The Boat Who Wouldn’t Float, by Farley Mowat, has been around for 40+ years, but I just discovered it. Not accidentally, either, I must admit, as one of my Canadian Literature students at Credenda Virtual College selected it as the novel she’d read for the main assignment. Continue reading Discovering Mowat’s The Boat Who Wouldn’t Float
I read The English Patient for two reasons. The main one, I admit, is that one of my students selected this 1992 Governor General’s Award and Booker Prize winner as the novel she’d do for a reading/discussion assignment I’d given for our Canadian Literature class in the library diploma program at Credenda Virtual College.
The second reason was that I knew it was about a Hungarian during World War II, although I knew little else about the novel. That intrigued me as I’m Hungarian and researching an historical novel set in Hungary, so have done a lot of reading about many different aspects of the country’s history. Continue reading Comments on The English Patient by Ondaatje
Authors often say writing a book is like having a child–if that’s true, then waiting for book reviews after the book is published is like waiting for a report card! How well did your progeny do? Pass or fail? A+ or getting by with Cs and Ds? Teacher’s pet or the one in the corner that nobody seems to notice. Continue reading Book Reviews for L is for Land of Living Skies
I’ve just started reading FlashForward by Robert Sawyer — the novel the short-lived t.v. series by the same name was based on. And of course, even when I try not to compare the two different methods of telling a story, I do.
Usually, I find a novel does a better job of building character, especially when it’s written in the omniscient point-of-view, as this one is, but this time I find the characters less cardboard and more flesh-and-blood on the screen. Admittedly, I’ve had 22 episodes to get up close and personal with characters I can see and hear, compared to a few hundred pages of the novel, but there’s more to it than that.
One thing the novel does do better than the show, however, is put the scientific material to the forefront. Is everything I’m going to do in life already determined, because at some point further down the time line it has already happened, or do I have free will? While most of the characters stand on one side of the equation or the other, I can’t really see why both can’t be true. Surely, I can have free will right now, and the future me down the time line is shaped by these choices.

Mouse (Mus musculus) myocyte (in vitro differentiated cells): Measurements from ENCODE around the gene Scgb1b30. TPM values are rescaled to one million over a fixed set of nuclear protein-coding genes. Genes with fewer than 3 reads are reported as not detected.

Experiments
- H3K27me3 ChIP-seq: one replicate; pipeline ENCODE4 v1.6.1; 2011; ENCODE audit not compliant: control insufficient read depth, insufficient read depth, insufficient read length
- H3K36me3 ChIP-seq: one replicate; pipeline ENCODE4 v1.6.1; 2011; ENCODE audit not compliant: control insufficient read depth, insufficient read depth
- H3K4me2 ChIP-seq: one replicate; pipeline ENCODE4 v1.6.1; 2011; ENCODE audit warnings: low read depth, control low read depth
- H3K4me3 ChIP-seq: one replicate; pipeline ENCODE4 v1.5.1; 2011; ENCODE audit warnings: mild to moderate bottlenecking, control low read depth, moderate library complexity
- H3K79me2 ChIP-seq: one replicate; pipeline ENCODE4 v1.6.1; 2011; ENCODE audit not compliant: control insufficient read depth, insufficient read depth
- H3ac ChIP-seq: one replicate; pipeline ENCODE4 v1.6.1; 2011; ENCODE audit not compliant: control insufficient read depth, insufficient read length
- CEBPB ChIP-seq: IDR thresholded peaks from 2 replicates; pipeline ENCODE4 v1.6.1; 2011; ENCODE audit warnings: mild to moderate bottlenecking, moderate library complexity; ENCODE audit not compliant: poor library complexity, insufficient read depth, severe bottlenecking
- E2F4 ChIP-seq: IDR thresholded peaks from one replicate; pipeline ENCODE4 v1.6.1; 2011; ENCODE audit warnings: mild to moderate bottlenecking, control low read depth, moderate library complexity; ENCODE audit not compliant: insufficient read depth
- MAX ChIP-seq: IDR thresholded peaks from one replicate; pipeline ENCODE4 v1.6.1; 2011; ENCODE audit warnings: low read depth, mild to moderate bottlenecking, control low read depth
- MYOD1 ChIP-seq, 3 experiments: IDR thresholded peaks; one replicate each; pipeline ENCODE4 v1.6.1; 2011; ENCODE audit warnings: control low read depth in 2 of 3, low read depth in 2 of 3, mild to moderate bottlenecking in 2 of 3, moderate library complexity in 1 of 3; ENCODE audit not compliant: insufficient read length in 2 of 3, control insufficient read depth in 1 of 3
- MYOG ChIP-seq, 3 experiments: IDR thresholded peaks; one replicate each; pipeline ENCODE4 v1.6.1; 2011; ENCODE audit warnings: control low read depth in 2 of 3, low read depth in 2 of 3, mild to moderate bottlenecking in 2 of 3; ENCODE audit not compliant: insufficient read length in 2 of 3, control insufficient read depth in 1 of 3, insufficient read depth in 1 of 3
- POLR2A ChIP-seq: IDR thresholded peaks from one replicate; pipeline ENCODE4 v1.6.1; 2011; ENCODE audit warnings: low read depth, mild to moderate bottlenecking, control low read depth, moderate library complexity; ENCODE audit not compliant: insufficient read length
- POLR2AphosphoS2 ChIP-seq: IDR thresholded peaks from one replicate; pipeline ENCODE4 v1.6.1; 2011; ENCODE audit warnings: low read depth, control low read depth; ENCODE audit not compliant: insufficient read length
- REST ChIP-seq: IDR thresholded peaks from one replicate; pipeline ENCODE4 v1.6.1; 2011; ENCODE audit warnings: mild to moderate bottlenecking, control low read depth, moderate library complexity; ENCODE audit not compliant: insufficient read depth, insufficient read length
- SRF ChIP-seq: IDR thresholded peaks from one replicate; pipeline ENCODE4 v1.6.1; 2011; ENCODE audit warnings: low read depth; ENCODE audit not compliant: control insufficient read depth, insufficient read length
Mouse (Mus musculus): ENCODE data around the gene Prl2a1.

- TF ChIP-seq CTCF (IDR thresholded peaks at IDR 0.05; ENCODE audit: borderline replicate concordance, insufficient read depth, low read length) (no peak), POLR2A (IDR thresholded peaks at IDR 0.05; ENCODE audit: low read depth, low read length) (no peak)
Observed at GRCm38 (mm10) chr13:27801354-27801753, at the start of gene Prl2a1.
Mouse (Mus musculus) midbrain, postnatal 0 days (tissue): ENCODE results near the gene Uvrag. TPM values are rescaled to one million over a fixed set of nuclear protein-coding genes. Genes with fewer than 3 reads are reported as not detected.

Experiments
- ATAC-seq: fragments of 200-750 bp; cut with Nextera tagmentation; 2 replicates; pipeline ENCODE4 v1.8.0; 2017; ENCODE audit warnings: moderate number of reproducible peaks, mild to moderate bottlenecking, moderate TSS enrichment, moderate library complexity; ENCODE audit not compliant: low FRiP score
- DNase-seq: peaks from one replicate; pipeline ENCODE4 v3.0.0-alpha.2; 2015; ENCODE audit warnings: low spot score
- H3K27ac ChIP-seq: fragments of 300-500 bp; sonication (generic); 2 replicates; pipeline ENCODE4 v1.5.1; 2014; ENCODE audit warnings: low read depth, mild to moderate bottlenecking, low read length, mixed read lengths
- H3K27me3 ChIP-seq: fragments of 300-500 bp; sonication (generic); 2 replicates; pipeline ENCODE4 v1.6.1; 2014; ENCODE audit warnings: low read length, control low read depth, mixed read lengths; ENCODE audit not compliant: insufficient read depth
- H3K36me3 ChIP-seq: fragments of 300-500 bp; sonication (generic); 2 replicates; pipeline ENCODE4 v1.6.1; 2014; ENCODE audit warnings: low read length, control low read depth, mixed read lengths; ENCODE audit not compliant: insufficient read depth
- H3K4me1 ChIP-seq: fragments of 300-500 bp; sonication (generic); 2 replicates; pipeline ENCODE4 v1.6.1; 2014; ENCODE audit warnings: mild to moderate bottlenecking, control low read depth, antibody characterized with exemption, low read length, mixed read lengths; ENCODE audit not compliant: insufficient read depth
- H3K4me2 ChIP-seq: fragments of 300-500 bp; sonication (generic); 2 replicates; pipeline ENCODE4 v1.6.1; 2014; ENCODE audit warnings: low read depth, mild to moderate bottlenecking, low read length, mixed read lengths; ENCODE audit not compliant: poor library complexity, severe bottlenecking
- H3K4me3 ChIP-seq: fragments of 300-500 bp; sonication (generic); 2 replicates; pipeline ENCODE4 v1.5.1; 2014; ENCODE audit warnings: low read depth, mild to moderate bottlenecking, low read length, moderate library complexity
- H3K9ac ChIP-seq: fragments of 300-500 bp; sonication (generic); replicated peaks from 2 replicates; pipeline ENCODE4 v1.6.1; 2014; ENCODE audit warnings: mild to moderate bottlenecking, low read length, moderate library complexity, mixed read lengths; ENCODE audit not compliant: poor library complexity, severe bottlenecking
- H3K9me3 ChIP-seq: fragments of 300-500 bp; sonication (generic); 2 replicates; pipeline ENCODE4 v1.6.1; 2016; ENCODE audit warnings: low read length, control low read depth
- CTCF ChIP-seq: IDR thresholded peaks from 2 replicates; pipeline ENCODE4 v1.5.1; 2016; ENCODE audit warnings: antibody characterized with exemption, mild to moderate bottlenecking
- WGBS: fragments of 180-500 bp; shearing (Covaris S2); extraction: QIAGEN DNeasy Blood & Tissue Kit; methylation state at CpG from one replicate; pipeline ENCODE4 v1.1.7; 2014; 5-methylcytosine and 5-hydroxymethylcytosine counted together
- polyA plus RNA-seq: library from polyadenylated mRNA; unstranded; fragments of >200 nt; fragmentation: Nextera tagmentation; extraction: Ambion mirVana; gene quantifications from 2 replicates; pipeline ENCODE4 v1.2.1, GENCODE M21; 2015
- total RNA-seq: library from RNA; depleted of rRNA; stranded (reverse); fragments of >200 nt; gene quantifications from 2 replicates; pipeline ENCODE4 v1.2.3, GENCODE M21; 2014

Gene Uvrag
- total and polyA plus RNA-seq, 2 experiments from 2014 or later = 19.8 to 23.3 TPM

But of course, then the discussion becomes one of what happens if as a result of the flash forward, and knowing what my future will be, given the choices I’ve made/will make before those two minutes some time off in the future, that I change something.
Obviously throwing myself off a roof, as one character did in the t.v. show, in order to save the woman he was going to kill in a car accident, means that the “cause” has been removed so there shouldn’t be an “effect.” Or, as some maintain, the future isn’t that easy to change and something will still happen to the woman who was supposed to die.
Determinism or free will, which will it be? I for one am still reading and thinking, wishing that FlashForward, the show, would have been given another season for its characters to explore further. I can, at least, still finish Sawyer’s novel and see how it all ends up for the book characters.
Whenever I’m between book writing projects or thinking my way through a new idea, I read. Actually, I read all the time, so that’s no surprise. Writers are always readers–the two activities are really part of the same process. Can you imagine a cook who doesn’t enjoy trying different types of foods? A painter who doesn’t visit galleries and study the works of others? An architect who designed buildings without ever studying how the different parts all fit together in other buildings? That’s a writer without reading. Continue reading Just Call me Joe — Historical fiction for Young Readers